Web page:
# Solve Schrodinger Equation for Infinite Square Well - Q1

• oddiseas
In summary, the conversation discusses the topic of quantum mechanics, specifically the concept of eigenfunctions and the use of operators. The conversation also includes a question involving an infinite square well and finding the wave function \Psi for a quantum mechanical system. The solution involves applying the Hamiltonian operator and solving the resulting differential equation to find a specific solution.
oddiseas

## Homework Statement

I have just started quantum mechanics bacuase i want to prepare for my class starting in march. I must say so far i find it very confusing: I could use some help with this problem and in addition some explanation on the logic of what it all means.

i get that this theory combines classical mechanics with the wave nature of particles and that the eigenfunctions correspond to standing waves at certain energy levels. But if a particle is localised, what information are we actually getting from its wave function? and how is the wave produced?

Anyway the question i am working on deals with an infinite square well.

Q1)
At t=0 a quantum mechanical system is described by the eigenfunction
$$\Psi$$=iA(L-x^2)

-L<=X<=L

a) Clearrly stating your reasons indicate whether or not $$\Psi$$ is an eigenfunction of the kinetic energy operation;

b) assuming the system is in a well defined eigenstate with total energy E, find the wave function $$\Psi$$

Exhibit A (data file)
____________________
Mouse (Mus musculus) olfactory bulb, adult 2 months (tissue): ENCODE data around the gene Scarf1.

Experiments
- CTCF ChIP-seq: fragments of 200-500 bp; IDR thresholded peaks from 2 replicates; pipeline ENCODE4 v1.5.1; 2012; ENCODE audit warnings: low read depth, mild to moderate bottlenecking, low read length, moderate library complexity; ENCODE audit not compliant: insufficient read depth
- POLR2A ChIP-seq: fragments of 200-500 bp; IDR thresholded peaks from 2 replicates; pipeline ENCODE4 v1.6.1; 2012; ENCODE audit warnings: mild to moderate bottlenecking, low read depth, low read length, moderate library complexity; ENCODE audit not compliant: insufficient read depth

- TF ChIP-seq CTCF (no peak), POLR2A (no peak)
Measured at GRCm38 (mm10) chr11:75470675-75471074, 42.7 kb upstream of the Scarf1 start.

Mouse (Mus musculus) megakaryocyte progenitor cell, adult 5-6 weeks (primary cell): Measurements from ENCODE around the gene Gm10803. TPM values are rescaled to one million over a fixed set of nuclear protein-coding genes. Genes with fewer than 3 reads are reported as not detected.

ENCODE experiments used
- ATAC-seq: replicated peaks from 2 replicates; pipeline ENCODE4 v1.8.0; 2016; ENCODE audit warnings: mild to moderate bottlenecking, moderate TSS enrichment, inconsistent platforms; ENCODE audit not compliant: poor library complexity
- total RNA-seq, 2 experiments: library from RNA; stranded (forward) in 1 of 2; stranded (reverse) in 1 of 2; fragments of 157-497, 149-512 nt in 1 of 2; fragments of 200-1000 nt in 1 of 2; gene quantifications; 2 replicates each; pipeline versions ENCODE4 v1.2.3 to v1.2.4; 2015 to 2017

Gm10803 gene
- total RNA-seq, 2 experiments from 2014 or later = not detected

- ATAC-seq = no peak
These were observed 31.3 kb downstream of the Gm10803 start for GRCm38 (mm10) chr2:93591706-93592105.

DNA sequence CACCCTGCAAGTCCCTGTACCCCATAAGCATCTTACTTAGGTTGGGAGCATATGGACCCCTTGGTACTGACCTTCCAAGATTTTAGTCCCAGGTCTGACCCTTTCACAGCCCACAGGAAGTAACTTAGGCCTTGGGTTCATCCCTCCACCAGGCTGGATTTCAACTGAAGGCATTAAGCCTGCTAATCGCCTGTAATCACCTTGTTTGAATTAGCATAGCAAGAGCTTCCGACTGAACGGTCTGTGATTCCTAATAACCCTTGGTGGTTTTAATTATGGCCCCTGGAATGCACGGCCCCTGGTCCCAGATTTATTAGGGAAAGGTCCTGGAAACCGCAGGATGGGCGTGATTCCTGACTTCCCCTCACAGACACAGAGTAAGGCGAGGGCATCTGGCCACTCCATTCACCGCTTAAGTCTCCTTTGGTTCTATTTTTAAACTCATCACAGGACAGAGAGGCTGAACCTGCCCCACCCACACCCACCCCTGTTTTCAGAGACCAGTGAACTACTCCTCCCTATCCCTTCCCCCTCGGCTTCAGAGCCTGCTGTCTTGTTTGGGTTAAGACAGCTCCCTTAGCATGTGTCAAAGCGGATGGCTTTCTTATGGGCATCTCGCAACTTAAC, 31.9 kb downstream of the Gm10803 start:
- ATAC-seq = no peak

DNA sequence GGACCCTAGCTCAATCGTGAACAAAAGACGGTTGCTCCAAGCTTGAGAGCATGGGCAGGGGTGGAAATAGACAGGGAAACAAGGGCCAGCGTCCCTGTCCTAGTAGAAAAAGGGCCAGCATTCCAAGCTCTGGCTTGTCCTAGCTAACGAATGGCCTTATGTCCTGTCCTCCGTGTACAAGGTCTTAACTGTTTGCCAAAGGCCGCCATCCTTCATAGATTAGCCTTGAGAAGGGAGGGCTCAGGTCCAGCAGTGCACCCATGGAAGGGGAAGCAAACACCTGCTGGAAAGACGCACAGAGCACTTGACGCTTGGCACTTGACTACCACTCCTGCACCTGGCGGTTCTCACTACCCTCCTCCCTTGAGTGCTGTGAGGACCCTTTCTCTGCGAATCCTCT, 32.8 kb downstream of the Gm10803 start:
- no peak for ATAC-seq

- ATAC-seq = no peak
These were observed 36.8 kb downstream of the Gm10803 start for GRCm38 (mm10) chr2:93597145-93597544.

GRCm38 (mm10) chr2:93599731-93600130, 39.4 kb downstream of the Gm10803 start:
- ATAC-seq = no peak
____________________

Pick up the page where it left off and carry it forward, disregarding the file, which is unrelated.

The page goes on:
## The Attempt at a Solution

a)$$\Psi_x_x$$=-2iA. This does not match the kinetic operator from schrodingers equation. Anyhow i don't understand what the operator means, so if anyone does i could use some help.

b)Solving for the initial conditions, and then finding A by evaluating the integral of|$$\Psi^2$$| i get:
$$\Psi_n(x)$$= $$\frac{1}{2\sqrt{L}}$$sin(npix/L)

Then i tried using the Fourier series to find the coefficients
but i get something that looks wrong,

i get one value for n=0, a different one for n= even and another for n=odd.

Anyway i don't have the answer to this question and i am getting confused so it would be great if i could see a worked solution.

Last edited:
The idea of quantum mechanics (as you may know) is that you replace the plain old variables of classical mechanics with operators. With position and momentum, you have to pick one of them to remain a variable,
$$x \to x$$
and then the other one becomes a derivative,
$$p \to i\hbar\frac{\partial}{\partial x}$$
Then you can build up all sorts of other operators using familiar formulas from classical mechanics. Like $H = p^2/2m$ (the Hamiltonian). In quantum mechanics, that becomes